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Connie Prater

Timing is everything for some credit card payments

What time is your credit card payment due? Yes, not what date is it due (though that, of course, is important). But do you know the cut-off time your credit card company sets for processing payments? For many credit card issuers, missing that cut-off time on the due date -- even if you miss it because of U.S. Postal Service problems or issues far beyond your control -- means they tack on a $39 late payment fee.

What time is it?
This question of time is coming up more often these days as more consumers realize they're getting hit with late fees. Too many late payments puts you at risk of defaulting on your credit card agreement and getting an interest rate increase.

This little gem was in the fine print of a BP/Amoco Chase gas credit card:
 
"If your payment is in accordance with our payment instructions and is made available to us on any day except December 25 by 1:00 p.m. local time at our post office box designated for payments on this statement, we will credit the payment to your account as of that day. If your payment is in accordance with our payment instructions, but is made available to use after 1:00 p.m. local time at our post office box designated for payments on this statement, we will credit it to your account as of the next day."

Please note: I have deliberately ENLARGED this print to call attention to it. You won't likely get this kind of service from the credit issuer. The type on the back of your monthly statement may be this big.

Anyway, the "local time" in this case is Illinois (central time zone). The fine print goes on to say that if you don't follow the instructions for placing the payment stub in the envelope, including the account number on your check and making that out to the appropriate division, the payment could be subject to a 5-day delay before it is posted to your account.

New disclosure rule
The fairness of the practice of setting cut-off times for credit card payments has caught the attention of federal regulators. The Federal Reserve Board, which mandates how lenders must disclose important facts about their loans (including credit cards), has proposed a new rule aimed at addressing fairness concerns.

The Fed wants to require credit card issuers to post cut-off times near the due dates on the FRONT of monthly statements if the deadlines fall before 5 p.m. Currently, there is no requirement for notifying cardholders about cut-off times, although many lenders provide this information on the back of the statement, often in teenie-tiny print.

Victor Barry, a Chicago credit card owner, wrote the Fed: "I do believe they are trying to make their customers miss payments so they can extract their exorbitant fines and fees..."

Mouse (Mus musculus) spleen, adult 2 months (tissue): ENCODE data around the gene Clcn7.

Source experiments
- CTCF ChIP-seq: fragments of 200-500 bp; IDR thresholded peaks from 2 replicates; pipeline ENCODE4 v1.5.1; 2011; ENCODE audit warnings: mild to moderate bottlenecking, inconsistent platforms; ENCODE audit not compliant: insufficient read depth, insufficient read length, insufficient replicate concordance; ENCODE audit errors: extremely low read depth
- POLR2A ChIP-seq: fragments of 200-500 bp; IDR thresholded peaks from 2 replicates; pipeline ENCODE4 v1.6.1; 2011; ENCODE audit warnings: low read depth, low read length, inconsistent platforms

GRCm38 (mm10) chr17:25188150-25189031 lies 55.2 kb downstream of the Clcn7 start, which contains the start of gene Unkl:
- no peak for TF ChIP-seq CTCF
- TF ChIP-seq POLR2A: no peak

Lenders contend the current disclosure is clear. Some credit card issuers give customers a few days cushion before assessing late fees (referred to by Discover bank as a "silent" late fee grace period); other banks do not. Says the Fed: "Consumers would be able to make better decisions about when to make payments in order to avoid late-payment fees and default rates if earlier cut-off times such as 12:000 p.m. were more prominently disclosed."

Not good enough, says the National Consumer Law Center, a Massachusetts-based non-profit consumer advocacy group. The group filed an 87-page comment with the Fed regarding a host of revisions in the disclosure rules (called Regulation Z).

"Cut-off times offer creditors the opportunity to manipulate payments in order to increase late fees and penalty rates. They also cause consumers a high level of frustration and a sense of helplessness," the group contends. "In reported cases, creditors have used times as early as 9 or 10 a.m. as the cut-off time."

Good enough for the IRS
The law center notes that credit card users have no control over delays that may occur during the mailing process (Does your U.S. mail arrive at the same time every day?). Yet they are penalized with late payment fees. A better alternative, the law center says, is to use a postmark date as the cut-off. If it's good enough for the U.S. Internal Revenue Service on April 15 each year, why can't creditors accept it?
 
Advocates also cautioned about due dates that are set on non-business days -- when there's no way a payment can be processed. "Creditors should not be allowed to rig the system to trap unwary consumers," the law center writes.

Consumers are slowly catching on to what's happening -- and they're angry about it. Colleen O'Hare told the Fed she pays her bills online but the payments are rarely posted on the day of her transaction.

"I went into the Washington Mutual site to pay my credit card early in the morning on the date it was due and I was 'forced' to select the next business day as my payment date. I could not pay the same day without adding an 'express fee.' Because of the fact that I was forced to select the next business day, I was charged an exorbitant $39 late fee. This is an outrageous practice and I believe an unlawful practice of Washington Mutual's. My American Express cards not only give me 10 days grace period without charging any late fee, but they also clear the same night that I submit my payment to them. The same holds true of my other credit card companies."

Angela M. Stockton had a similar complaint:

"I recently canceled an AT & T Universal Visa card after being a customer for over 20 years. I was irate that AT & T, which had used the 19th of the month as a due date for most of those years was gradually moving it earlier and earlier, until the last bill I received had a due date of the 14th. I'm convinced that they were counting on my not reading the due date so that I'd mail my payment late and they could charge me a late fee.

"My husband has a Chase Freedom MasterCard which has resorted to the same due-date creep ... Credit-card companies should not be allowed to change due dates willy-nilly like this."

See related articles: "Fed backs rules to curb deceptive credit card practices," "Credit card industry gets fire from Senate," "Study: Too much optimism leads to late credit card payments"

18 Comment(s)

Barbara Tingle said:

I have a Meijer Credit card that is through GE Money Bank. My payment due date is usually the 4th or 5th of the month. Dec. I had 2 due dates. 12/5/07 and 12/30/07. Naturally I paid the 12/5/07 on time but didn't pay the 12/30/07 on time I paid it 1/2/08 which would have been on time had they not changed the due date. I hadn't noticed the change on the bill. For this I had a $29.00 late fee and defalte rate went to 28.40%.I am sure they did this on purpose. Dec. is a financial drain on most people and also a very busy time. I am sure they knew most people would not notice they changed the date since they put "Days This Period" as 30, which was a lie. It was 25 days. Some how I think this is fraudlent.


Barbara,
Did you try calling the customer service number and asking to speak to a supervisor? They may take the late fee off. They may also roll back the interest rate hike.